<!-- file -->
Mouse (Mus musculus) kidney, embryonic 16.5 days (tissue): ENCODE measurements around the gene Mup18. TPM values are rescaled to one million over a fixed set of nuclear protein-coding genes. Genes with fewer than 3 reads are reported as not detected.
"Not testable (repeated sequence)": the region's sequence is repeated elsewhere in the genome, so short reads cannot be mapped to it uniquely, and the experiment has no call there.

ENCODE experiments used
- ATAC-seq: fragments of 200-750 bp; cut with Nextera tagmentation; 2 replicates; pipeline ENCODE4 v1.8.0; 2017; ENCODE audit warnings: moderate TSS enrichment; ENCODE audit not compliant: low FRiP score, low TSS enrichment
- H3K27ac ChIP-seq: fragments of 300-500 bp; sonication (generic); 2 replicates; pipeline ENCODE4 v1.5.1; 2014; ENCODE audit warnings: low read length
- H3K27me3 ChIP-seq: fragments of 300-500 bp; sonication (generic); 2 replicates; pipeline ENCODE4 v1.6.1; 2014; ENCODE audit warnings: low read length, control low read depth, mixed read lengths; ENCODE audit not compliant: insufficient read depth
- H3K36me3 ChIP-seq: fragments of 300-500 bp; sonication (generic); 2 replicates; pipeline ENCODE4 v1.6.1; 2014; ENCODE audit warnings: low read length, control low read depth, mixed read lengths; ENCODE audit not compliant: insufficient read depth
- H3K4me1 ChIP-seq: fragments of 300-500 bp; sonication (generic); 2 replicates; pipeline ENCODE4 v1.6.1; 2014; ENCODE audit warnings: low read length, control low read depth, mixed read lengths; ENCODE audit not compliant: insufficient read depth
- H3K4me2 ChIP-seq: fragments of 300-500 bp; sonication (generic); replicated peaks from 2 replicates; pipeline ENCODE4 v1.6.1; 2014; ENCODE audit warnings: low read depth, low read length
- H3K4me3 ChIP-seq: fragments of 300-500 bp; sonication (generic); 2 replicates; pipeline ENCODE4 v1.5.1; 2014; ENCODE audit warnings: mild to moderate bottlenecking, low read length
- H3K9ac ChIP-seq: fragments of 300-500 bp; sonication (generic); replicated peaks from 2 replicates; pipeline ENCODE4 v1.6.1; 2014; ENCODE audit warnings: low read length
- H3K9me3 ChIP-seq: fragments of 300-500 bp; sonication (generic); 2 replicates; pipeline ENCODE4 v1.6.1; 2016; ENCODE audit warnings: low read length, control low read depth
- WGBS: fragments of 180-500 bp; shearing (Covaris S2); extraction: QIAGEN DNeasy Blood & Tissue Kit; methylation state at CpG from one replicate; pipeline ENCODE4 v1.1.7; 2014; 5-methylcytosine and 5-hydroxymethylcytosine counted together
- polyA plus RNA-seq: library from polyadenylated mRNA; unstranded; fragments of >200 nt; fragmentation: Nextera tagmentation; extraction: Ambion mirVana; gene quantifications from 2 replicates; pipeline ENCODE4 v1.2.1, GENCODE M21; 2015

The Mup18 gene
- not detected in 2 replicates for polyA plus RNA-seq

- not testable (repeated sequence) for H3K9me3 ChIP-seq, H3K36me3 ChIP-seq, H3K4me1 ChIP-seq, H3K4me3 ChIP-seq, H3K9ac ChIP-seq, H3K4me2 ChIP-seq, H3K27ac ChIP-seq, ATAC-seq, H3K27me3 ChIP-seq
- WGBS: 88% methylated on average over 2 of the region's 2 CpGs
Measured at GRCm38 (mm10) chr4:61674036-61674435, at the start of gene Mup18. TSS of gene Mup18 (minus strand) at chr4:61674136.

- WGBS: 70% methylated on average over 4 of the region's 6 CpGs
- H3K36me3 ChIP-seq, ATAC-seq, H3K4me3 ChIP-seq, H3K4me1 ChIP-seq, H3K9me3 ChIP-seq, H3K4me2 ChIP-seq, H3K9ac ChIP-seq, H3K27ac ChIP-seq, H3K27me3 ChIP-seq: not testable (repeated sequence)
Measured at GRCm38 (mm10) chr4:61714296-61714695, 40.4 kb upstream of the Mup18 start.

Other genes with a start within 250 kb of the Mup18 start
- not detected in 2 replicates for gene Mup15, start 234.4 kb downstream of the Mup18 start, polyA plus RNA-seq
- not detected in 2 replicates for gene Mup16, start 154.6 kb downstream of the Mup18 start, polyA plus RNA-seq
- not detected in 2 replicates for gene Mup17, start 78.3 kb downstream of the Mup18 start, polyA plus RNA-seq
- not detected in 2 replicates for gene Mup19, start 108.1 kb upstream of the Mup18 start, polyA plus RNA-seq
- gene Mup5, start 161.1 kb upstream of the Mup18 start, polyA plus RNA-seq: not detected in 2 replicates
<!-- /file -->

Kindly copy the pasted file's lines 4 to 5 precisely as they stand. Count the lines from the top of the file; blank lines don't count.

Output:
- ATAC-seq: fragments of 200-750 bp; cut with Nextera tagmentation; 2 replicates; pipeline ENCODE4 v1.8.0; 2017; ENCODE audit warnings: moderate TSS enrichment; ENCODE audit not compliant: low FRiP score, low TSS enrichment
- H3K27ac ChIP-seq: fragments of 300-500 bp; sonication (generic); 2 replicates; pipeline ENCODE4 v1.5.1; 2014; ENCODE audit warnings: low read length